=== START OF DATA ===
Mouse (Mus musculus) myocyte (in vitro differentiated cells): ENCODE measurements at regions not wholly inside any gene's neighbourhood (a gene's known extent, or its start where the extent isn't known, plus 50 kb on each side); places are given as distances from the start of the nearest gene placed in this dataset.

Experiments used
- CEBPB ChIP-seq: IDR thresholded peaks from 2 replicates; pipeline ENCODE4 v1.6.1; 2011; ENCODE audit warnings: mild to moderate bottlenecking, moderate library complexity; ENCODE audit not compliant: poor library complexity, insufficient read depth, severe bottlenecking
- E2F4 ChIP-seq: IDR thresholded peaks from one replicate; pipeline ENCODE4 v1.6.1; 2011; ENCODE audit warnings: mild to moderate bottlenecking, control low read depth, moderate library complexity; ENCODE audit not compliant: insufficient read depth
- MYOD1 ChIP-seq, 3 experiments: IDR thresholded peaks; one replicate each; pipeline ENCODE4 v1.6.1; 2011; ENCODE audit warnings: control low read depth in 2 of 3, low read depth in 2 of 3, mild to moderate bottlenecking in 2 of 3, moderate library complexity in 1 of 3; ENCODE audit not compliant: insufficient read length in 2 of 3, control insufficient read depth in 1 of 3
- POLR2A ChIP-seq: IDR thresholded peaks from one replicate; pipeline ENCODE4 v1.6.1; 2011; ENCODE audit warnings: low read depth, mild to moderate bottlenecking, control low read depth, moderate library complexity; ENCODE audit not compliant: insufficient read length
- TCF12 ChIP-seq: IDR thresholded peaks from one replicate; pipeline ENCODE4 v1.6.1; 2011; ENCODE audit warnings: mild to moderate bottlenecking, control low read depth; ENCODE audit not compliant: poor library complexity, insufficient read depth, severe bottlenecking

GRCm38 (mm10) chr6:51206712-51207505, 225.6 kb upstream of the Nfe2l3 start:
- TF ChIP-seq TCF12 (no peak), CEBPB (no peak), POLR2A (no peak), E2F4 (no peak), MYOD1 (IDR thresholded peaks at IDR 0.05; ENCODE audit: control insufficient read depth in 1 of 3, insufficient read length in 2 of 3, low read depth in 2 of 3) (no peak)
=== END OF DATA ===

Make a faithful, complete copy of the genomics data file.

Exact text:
Mouse (Mus musculus) myocyte (in vitro differentiated cells): ENCODE measurements at regions not wholly inside any gene's neighbourhood (a gene's known extent, or its start where the extent isn't known, plus 50 kb on each side); places are given as distances from the start of the nearest gene placed in this dataset.

Experiments used
- CEBPB ChIP-seq: IDR thresholded peaks from 2 replicates; pipeline ENCODE4 v1.6.1; 2011; ENCODE audit warnings: mild to moderate bottlenecking, moderate library complexity; ENCODE audit not compliant: poor library complexity, insufficient read depth, severe bottlenecking
- E2F4 ChIP-seq: IDR thresholded peaks from one replicate; pipeline ENCODE4 v1.6.1; 2011; ENCODE audit warnings: mild to moderate bottlenecking, control low read depth, moderate library complexity; ENCODE audit not compliant: insufficient read depth
- MYOD1 ChIP-seq, 3 experiments: IDR thresholded peaks; one replicate each; pipeline ENCODE4 v1.6.1; 2011; ENCODE audit warnings: control low read depth in 2 of 3, low read depth in 2 of 3, mild to moderate bottlenecking in 2 of 3, moderate library complexity in 1 of 3; ENCODE audit not compliant: insufficient read length in 2 of 3, control insufficient read depth in 1 of 3
- POLR2A ChIP-seq: IDR thresholded peaks from one replicate; pipeline ENCODE4 v1.6.1; 2011; ENCODE audit warnings: low read depth, mild to moderate bottlenecking, control low read depth, moderate library complexity; ENCODE audit not compliant: insufficient read length
- TCF12 ChIP-seq: IDR thresholded peaks from one replicate; pipeline ENCODE4 v1.6.1; 2011; ENCODE audit warnings: mild to moderate bottlenecking, control low read depth; ENCODE audit not compliant: poor library complexity, insufficient read depth, severe bottlenecking

GRCm38 (mm10) chr6:51206712-51207505, 225.6 kb upstream of the Nfe2l3 start:
- TF ChIP-seq TCF12 (no peak), CEBPB (no peak), POLR2A (no peak), E2F4 (no peak), MYOD1 (IDR thresholded peaks at IDR 0.05; ENCODE audit: control insufficient read depth in 1 of 3, insufficient read length in 2 of 3, low read depth in 2 of 3) (no peak)